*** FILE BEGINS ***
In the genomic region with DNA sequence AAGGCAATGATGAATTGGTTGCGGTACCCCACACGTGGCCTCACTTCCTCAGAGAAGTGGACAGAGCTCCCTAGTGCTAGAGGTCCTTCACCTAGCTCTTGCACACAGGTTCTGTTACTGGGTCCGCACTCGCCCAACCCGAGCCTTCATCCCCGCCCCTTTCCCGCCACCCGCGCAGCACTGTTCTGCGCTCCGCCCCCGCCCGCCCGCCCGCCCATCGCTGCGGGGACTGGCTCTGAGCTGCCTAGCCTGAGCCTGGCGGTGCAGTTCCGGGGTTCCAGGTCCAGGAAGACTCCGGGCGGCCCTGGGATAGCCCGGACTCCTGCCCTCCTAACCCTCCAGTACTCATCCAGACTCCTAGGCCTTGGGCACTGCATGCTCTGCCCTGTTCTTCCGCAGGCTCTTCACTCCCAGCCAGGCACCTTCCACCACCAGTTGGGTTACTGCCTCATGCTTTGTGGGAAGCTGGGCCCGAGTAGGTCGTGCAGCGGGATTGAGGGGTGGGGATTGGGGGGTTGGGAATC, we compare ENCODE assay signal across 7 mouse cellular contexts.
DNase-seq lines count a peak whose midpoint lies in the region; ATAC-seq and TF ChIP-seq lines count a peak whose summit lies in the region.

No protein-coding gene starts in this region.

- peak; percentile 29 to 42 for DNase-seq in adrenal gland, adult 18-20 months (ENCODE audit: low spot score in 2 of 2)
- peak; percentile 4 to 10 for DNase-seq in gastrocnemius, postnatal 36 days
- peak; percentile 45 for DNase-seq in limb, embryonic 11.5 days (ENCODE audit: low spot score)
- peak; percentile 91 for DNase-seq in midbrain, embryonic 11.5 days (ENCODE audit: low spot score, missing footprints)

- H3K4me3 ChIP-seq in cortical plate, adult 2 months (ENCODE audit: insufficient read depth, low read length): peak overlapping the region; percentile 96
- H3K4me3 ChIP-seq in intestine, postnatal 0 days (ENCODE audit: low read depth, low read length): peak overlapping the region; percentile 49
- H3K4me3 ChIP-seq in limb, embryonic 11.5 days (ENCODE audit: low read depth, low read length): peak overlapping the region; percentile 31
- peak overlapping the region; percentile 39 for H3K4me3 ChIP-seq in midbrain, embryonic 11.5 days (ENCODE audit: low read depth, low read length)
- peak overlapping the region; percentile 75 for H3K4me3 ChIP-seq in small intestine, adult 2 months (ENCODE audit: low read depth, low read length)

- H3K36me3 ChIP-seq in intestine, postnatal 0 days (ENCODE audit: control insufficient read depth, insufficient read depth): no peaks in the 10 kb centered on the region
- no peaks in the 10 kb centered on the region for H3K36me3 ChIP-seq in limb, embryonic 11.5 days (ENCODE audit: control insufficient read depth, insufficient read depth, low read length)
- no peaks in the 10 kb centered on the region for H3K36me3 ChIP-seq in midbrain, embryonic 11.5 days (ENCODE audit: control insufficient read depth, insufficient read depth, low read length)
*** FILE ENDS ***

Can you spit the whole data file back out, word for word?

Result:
In the genomic region with DNA sequence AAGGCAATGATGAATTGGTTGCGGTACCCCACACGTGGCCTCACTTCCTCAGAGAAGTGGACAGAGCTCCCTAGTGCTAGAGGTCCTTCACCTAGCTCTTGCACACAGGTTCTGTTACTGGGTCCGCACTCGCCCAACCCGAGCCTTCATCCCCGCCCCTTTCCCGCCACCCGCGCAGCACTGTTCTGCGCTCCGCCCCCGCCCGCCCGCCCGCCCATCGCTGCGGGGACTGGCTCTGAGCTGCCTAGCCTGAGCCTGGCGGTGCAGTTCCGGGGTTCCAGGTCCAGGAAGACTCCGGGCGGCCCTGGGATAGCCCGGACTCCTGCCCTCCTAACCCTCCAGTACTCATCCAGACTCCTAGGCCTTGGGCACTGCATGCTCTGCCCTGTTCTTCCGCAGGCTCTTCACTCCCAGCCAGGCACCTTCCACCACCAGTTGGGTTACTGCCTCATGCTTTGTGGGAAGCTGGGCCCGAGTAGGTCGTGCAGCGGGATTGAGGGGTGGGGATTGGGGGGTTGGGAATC, we compare ENCODE assay signal across 7 mouse cellular contexts.
DNase-seq lines count a peak whose midpoint lies in the region; ATAC-seq and TF ChIP-seq lines count a peak whose summit lies in the region.

No protein-coding gene starts in this region.

- peak; percentile 29 to 42 for DNase-seq in adrenal gland, adult 18-20 months (ENCODE audit: low spot score in 2 of 2)
- peak; percentile 4 to 10 for DNase-seq in gastrocnemius, postnatal 36 days
- peak; percentile 45 for DNase-seq in limb, embryonic 11.5 days (ENCODE audit: low spot score)
- peak; percentile 91 for DNase-seq in midbrain, embryonic 11.5 days (ENCODE audit: low spot score, missing footprints)

- H3K4me3 ChIP-seq in cortical plate, adult 2 months (ENCODE audit: insufficient read depth, low read length): peak overlapping the region; percentile 96
- H3K4me3 ChIP-seq in intestine, postnatal 0 days (ENCODE audit: low read depth, low read length): peak overlapping the region; percentile 49
- H3K4me3 ChIP-seq in limb, embryonic 11.5 days (ENCODE audit: low read depth, low read length): peak overlapping the region; percentile 31
- peak overlapping the region; percentile 39 for H3K4me3 ChIP-seq in midbrain, embryonic 11.5 days (ENCODE audit: low read depth, low read length)
- peak overlapping the region; percentile 75 for H3K4me3 ChIP-seq in small intestine, adult 2 months (ENCODE audit: low read depth, low read length)

- H3K36me3 ChIP-seq in intestine, postnatal 0 days (ENCODE audit: control insufficient read depth, insufficient read depth): no peaks in the 10 kb centered on the region
- no peaks in the 10 kb centered on the region for H3K36me3 ChIP-seq in limb, embryonic 11.5 days (ENCODE audit: control insufficient read depth, insufficient read depth, low read length)
- no peaks in the 10 kb centered on the region for H3K36me3 ChIP-seq in midbrain, embryonic 11.5 days (ENCODE audit: control insufficient read depth, insufficient read depth, low read length)